A big part of the story is the poetry which is a nice addition to a children’s book, but for me personally I felt that there was far too much going on with this book, or at least… too much poetry. I have to admit after a while I skipped over most of the poetry sections mainly because, like the fairytales mentioned above, I felt that they were told in the same sort of style, and there was nothing really unique about them. [I apologise if that isn’t the case, and if that seems harsh, it’s just how I read them, when I read them].

The illustrations of Poppy’s adventures are pretty, and make for a nice break in the story telling. It’s awesome that these are drawn by the author as well – I think a lot of authors don’t tend to illustrate their own works, and I think adds something to the whimsical adventure over all.

This is a children’s story at it’s heart, but I have to admit, I’m not sure I would have been able to manage it if I was picking this up at the age of 11. Even as an adult I found it a little on the hard side to keep going as there was so much going on, I found it hard to keep up with the essence of the story. Also, I’m not sure I understood the ending, but I don’t want to write the part I don’t understand about incase it warrants some sort of massive spoiler alert. I don’t know.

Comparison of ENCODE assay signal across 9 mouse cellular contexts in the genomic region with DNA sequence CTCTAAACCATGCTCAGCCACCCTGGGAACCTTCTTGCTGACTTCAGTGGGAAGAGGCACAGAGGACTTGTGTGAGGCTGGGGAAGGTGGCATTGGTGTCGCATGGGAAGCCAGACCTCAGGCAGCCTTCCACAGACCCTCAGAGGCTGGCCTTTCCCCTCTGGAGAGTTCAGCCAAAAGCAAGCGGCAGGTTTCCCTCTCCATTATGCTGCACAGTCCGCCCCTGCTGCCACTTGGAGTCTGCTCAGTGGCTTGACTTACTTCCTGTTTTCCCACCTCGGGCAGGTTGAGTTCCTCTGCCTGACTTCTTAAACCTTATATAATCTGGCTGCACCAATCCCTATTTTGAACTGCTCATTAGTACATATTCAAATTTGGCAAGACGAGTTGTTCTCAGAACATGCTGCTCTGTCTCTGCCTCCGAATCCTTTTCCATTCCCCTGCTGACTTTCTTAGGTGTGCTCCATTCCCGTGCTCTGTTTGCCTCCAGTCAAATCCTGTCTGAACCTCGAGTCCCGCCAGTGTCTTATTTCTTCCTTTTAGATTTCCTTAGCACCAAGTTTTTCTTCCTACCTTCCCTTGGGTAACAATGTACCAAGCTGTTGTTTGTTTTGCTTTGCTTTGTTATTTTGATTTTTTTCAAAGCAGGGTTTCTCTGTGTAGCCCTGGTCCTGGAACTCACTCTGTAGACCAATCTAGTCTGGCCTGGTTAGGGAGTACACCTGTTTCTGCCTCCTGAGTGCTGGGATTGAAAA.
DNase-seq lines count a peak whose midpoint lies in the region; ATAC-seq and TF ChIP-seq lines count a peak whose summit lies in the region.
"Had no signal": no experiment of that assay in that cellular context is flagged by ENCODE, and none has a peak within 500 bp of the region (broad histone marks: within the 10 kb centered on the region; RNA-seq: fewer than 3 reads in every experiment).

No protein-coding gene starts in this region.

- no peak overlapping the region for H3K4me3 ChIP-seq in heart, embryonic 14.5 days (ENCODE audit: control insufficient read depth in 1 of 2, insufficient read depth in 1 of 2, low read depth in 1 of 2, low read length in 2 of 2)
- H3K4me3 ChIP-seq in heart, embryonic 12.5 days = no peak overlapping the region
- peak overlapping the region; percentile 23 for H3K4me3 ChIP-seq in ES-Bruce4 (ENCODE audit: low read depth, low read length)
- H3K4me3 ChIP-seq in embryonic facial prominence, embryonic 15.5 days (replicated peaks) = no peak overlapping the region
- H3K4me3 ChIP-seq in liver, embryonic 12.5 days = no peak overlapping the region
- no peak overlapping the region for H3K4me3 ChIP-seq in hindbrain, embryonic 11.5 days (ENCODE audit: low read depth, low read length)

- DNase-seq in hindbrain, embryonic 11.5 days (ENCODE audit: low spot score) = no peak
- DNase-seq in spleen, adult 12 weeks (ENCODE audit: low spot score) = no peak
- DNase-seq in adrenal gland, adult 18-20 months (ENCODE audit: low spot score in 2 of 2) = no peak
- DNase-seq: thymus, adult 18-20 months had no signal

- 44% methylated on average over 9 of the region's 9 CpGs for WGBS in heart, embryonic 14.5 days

Over all on GoodReads I have given this 3 of 5 stars, mainly because I’m sitting on the fence. I don’t know quite what happened, but I do know that I thought about my philosophy lessons and had a reminder of Plato and his Cave so perhaps this could be an introduction into philosophy for a younger generation?

Do you think that this is a book that you would read? Have you read it? What did you think?


Game: Assassin’s Creed

When I first made my blog is was about the subjects I was studying at university – it was a great revision tool as well. Then it became something more than that – I began writing about the books I was reading, the games I was playing and then the knitting and the creative things like the writing.

One thing that I haven’t written about in a very long time is games. I got a PS3 a while back [like a good few years] but haven’t really been into the gaming side of things really. I replayed all of the Tomb Raider games [the “remakes”], and the releases of Devil May Cry, some Lego games you know?